6. Thank you for believing and trusting in women and babies :)

  7. Was truly a wonderful experience. Can't wait to hear more stories like ours. Xo, becky

  8. Thank you SO much for everything you do for women and their right to birth options.
    You are amazing!!
    I will share will as many as I can
    Dr. Kim Bruno

  9. I am so glad this twin mom had the opportunity to have a natural vaginal home birth with her twins, but also both breech. I was told I "had" to birth my vertex/breech twins in the hospital. It was a natural vaginal birth, but still...after having had a home birth (after 3 great (for a hospital) births), I had to fight to get the birth I wanted and it still wasn't "great". My 19 year old was born on Valentine's day too! I did have a lovely home birth of my 7th baby, so my last birth was a good memory even if my twin birth wasn't as much!

  10. I had one hospital vaginal birth, one home water birth and on my second home birth we found out he was double footling breech. After an ambulance ride and an exam the OB I was transfered to said I would need a c-section. I was kind of nervous, afraid and anxious. More than anything I just wanted a healthy baby.

    I remember feeling the urge to push as I was strapped down and that when I started to struggle a bit when I was going out. Then I remember waking up and hacking with the feeling like someone rubbed my entire throat on the inside with sandpaper and my stomach feeling literally like someone cut it open - they did. Looking back maybe they could have birthed him naturally and things could have turned out. In the end I'm thankful I had a c-section this time. He ended up stuck in there (he turned his butt around in the birth canal), had cord prolapse as well as the cord wrapped around his neck, he had lifted his hands above his head for some reason and then they had to do an inverted T incision to get him out. On his way out he took a really huge poop in me and on the doctor. He was then listed as a "vigorous male" and had a swollen butt and legs for a few hours from the pressures. Everything that could have went wrong did for this birth. In the end I got a huge scar and the likeliness that I will never birth naturally again, but at the same time my baby is hear happy and healthy.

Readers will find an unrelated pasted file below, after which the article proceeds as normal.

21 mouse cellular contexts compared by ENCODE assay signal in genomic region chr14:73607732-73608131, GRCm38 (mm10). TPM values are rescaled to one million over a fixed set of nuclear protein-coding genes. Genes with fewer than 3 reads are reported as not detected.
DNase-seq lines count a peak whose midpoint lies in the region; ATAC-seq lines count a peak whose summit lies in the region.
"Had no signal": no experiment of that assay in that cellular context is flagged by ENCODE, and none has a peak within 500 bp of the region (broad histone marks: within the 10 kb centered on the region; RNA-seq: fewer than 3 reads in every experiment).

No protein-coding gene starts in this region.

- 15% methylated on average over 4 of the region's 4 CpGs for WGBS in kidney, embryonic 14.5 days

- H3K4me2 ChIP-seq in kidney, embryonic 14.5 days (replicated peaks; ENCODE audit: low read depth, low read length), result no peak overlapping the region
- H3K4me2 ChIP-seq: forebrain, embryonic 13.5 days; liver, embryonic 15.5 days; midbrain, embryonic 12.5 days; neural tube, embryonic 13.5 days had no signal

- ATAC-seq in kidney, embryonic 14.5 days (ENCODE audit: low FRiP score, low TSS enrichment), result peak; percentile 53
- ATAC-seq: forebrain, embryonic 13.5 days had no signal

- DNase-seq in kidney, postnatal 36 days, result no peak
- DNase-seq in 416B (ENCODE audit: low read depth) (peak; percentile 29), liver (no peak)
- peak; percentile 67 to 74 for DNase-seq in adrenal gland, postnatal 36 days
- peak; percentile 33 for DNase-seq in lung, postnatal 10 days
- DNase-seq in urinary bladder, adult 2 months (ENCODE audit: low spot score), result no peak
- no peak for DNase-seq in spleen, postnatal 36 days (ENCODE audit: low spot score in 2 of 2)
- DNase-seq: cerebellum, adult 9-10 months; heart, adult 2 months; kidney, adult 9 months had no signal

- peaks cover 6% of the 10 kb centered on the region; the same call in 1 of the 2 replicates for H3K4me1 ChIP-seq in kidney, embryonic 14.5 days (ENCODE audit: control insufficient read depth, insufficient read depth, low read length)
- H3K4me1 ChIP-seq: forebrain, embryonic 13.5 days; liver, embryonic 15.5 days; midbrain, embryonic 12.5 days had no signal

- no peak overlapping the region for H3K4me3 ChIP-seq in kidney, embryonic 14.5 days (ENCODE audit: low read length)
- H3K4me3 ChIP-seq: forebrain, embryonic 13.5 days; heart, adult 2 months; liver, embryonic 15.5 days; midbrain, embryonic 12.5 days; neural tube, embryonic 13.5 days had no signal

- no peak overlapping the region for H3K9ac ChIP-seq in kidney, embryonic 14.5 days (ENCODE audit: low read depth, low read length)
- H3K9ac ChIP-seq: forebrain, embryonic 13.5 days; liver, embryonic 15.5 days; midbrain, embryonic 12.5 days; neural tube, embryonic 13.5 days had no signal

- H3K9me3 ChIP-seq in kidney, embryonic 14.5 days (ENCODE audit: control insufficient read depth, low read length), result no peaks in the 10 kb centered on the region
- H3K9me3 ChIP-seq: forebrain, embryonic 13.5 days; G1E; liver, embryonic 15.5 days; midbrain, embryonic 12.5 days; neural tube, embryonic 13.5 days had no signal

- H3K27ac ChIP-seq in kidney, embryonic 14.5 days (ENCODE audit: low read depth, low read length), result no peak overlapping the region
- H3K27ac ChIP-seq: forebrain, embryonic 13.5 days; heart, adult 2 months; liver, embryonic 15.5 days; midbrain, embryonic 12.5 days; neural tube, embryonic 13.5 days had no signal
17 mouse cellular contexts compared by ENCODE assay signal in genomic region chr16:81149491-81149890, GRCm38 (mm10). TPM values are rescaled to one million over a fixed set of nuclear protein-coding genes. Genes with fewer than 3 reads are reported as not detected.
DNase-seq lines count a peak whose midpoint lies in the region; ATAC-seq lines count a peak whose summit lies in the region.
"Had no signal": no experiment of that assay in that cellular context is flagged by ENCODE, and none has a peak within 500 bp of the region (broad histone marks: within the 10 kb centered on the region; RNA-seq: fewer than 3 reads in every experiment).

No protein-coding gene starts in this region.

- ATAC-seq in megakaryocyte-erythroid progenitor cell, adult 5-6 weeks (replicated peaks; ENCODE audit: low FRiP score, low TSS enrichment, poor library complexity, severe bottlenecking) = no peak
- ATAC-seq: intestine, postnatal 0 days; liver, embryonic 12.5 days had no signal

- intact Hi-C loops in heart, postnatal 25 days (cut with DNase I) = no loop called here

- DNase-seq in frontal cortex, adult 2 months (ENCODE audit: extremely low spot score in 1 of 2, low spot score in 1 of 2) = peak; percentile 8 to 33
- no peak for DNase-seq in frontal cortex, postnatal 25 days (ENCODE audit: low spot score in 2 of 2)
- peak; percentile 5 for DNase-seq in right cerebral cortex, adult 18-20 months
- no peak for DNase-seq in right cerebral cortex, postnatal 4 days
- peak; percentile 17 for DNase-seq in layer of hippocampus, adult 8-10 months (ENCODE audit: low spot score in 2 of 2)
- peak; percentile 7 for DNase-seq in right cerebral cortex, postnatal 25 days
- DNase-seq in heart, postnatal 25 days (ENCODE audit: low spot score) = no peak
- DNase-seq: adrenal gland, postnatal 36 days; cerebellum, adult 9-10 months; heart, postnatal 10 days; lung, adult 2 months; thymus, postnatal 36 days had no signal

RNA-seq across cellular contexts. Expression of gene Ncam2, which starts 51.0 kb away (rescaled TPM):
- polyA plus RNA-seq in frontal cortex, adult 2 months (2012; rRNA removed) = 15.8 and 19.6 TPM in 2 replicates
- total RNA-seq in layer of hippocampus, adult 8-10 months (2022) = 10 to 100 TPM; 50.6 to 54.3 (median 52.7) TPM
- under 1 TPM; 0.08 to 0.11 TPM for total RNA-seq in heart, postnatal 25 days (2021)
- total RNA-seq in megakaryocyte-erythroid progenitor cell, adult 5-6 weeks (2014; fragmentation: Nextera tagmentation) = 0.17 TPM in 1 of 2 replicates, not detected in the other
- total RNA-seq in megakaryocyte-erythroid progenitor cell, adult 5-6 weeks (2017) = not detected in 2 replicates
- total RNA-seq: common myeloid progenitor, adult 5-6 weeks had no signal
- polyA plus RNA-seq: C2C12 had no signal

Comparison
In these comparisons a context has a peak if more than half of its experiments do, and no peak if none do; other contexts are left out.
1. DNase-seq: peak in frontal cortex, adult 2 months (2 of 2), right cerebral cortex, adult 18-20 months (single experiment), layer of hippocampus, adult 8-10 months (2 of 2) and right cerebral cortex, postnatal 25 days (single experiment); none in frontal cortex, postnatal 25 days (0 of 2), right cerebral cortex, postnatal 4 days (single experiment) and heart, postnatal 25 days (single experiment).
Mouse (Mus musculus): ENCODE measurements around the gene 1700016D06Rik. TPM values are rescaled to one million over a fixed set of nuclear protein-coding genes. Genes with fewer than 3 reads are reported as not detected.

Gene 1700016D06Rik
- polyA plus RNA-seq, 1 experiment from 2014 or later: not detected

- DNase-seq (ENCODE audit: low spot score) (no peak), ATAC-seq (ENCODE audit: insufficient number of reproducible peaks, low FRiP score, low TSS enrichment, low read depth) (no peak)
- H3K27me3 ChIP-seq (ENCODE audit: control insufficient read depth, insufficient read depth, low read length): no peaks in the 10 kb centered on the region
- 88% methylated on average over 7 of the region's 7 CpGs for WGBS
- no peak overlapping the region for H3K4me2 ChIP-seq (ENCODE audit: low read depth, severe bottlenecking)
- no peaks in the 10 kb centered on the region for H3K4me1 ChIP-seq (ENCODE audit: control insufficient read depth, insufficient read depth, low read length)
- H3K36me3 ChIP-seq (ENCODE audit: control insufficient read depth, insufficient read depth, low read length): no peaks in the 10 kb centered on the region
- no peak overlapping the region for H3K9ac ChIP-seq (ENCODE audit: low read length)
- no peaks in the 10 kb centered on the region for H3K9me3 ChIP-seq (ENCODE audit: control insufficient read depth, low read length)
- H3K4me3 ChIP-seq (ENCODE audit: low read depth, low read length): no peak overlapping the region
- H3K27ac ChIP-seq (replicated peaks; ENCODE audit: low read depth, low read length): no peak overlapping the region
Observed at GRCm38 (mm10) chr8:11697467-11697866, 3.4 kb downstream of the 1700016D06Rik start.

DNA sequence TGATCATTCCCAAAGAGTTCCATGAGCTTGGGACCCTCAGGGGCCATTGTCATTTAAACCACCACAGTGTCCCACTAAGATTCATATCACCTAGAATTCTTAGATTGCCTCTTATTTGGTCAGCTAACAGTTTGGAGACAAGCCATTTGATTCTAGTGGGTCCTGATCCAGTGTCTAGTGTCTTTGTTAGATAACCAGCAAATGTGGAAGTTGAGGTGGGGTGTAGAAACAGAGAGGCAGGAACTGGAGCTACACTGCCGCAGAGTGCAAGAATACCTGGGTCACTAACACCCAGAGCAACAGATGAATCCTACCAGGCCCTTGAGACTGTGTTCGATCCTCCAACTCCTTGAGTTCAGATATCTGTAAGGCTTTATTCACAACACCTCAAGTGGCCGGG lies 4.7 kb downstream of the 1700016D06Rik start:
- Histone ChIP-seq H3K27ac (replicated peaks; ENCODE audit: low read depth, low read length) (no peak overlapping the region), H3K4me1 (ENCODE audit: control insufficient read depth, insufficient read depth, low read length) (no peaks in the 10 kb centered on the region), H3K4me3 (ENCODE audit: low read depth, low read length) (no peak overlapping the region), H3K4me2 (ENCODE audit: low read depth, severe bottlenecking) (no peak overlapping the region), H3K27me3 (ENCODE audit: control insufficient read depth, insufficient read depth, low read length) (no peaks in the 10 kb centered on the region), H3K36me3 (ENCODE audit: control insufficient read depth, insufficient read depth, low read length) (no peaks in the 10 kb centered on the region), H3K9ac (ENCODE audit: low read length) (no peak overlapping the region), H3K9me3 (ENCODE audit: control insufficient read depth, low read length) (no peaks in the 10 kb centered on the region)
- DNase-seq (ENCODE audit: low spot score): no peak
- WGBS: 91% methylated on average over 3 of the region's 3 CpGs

I am not against trying a breech birth or VBAC. I also think that too many doctors are afraid to take a stand because of liability. In the end of things they all did what had to be done and I was lucky. It wasn't the birth story I was hoping for, but it's interesting!

    I believe everyone has the right to decide what should and would be good for them and people should be supportive of their choices.

  11. I only wish there were more MD's/DO's in the realm of obstetrics that were like minded. Have you thought about starting a school? Or perhaps you already offer some type of CEU's? Just a thought. Blessings to you.

    ~CB, RN from FL

  12. I second that idea of a new school for obstetrics. Have you any thoughts on the subject?

  13. I have thought about teaching role. It is so necessary as the skills of breech and operative vaginal delivery are going to disappear if not. I may look into a standard academic residency program someday. My concern would be that the hospital policies and risk managers would not let me teach what I know to be sound and evidenced based techniques anyway. Ideally, I would like to open my own freestanding birthing facility where midwives and like-minded obstetricians can collaborate. Then invite residents, midwives and all interested doctors to come, spend some time and learn. A place that would provide patient centered care in a nurturing environment for low risk moms all with the "security" of an on site operating suite. There is a growing knowledge and movement that it is time to take normal birth out of hospitals which are modeled on illness not wellness. Thanks for the suggestions and optimism. Dr. F

  14. Congrats Dr F, welcome to the world of - you think it's high risk I think it's just a birth-

    I am interested to see you say "low risk" lots when there is no way in the world a VBAC, twins, breech, bmi over 35, age over 40 years, multigravid woman over 5 babies, blah blah would be seen as such. Assessment of risk is quite different when you understand that birth is a physiological event. That doesn't mean you don't need skills or sections or hospitals but keep risk where is belongs.

    Well done to the woman for great choices and well done you for supporting her.

  15. Lisa, Funny when you think about it, isn't it. You are so right about the medical pigeon-holing of women into categories. I guess this mom was high risk by many textbook definitions and yet, taking each of her diagnoses separately and treating her as an individual, it really did not feel that way to my sixth sense. Trusting the process and having a sound relationship with a woman with the right stuff, as was the case here, made supporting her wish not seem all that radical. All made easier by the fact she really had no other choice of where to have a vaginal birth in this country.